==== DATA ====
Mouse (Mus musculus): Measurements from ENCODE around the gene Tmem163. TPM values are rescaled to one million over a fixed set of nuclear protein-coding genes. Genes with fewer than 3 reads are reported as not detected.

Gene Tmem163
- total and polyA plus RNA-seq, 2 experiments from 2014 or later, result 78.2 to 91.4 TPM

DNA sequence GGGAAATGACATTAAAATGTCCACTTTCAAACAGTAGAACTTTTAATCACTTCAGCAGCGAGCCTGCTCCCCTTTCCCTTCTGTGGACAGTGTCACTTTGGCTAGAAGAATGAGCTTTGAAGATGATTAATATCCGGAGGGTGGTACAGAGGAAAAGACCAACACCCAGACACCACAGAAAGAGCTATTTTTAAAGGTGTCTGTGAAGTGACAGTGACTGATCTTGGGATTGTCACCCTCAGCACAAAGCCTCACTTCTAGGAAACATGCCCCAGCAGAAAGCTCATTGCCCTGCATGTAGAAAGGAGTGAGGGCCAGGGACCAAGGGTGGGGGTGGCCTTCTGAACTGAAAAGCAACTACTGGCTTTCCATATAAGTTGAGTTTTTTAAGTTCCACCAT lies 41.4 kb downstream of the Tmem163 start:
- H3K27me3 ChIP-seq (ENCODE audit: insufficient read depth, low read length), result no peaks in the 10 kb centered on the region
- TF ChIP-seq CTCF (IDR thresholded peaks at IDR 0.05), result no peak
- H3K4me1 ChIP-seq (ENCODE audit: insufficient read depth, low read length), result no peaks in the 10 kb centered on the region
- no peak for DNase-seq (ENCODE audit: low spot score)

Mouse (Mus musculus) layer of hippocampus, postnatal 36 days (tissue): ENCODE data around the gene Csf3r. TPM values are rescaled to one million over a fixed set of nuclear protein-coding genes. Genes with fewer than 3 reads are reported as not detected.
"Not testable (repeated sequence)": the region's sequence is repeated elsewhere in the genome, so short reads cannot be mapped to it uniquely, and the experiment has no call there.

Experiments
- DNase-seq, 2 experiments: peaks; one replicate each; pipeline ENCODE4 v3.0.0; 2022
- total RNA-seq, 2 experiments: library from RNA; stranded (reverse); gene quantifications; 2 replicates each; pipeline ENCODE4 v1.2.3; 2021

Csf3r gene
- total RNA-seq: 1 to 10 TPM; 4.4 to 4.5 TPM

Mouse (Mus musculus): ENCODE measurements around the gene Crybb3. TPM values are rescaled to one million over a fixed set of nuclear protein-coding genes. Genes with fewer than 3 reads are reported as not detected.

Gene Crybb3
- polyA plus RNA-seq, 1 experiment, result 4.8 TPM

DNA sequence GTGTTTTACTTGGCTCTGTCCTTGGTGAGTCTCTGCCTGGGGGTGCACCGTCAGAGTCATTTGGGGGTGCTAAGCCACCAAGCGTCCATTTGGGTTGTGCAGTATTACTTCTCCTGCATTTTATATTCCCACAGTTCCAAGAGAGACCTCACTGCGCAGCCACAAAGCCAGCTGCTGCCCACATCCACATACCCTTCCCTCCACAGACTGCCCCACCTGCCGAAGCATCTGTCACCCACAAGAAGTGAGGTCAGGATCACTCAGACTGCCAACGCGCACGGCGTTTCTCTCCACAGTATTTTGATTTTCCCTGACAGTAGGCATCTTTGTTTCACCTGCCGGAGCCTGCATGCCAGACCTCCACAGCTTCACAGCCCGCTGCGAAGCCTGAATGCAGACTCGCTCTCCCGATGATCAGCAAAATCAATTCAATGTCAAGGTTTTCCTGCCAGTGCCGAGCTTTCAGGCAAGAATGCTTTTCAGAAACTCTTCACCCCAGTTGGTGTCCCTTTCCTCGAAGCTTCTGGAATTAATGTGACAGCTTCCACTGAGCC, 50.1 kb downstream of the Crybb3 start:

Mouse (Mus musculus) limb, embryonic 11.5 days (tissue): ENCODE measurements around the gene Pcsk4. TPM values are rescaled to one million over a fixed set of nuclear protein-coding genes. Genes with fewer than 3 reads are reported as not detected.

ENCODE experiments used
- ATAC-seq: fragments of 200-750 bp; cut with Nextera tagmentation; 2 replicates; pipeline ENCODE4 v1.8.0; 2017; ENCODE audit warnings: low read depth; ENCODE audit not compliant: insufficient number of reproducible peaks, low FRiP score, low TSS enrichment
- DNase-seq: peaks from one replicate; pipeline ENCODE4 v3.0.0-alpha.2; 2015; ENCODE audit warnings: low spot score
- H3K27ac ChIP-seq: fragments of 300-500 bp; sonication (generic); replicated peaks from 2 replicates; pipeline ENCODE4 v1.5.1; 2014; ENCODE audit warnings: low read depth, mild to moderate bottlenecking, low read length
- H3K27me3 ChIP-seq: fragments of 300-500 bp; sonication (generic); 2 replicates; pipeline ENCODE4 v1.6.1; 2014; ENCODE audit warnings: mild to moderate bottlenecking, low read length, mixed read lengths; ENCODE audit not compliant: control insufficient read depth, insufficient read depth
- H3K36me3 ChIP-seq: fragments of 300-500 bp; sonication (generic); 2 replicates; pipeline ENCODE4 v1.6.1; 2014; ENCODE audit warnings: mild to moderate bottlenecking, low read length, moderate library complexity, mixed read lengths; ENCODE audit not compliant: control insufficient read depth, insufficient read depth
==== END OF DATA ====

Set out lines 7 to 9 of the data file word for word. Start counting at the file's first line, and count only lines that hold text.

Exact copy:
- H3K4me1 ChIP-seq (ENCODE audit: insufficient read depth, low read length), result no peaks in the 10 kb centered on the region
- no peak for DNase-seq (ENCODE audit: low spot score)

Mouse (Mus musculus) layer of hippocampus, postnatal 36 days (tissue): ENCODE data around the gene Csf3r. TPM values are rescaled to one million over a fixed set of nuclear protein-coding genes. Genes with fewer than 3 reads are reported as not detected.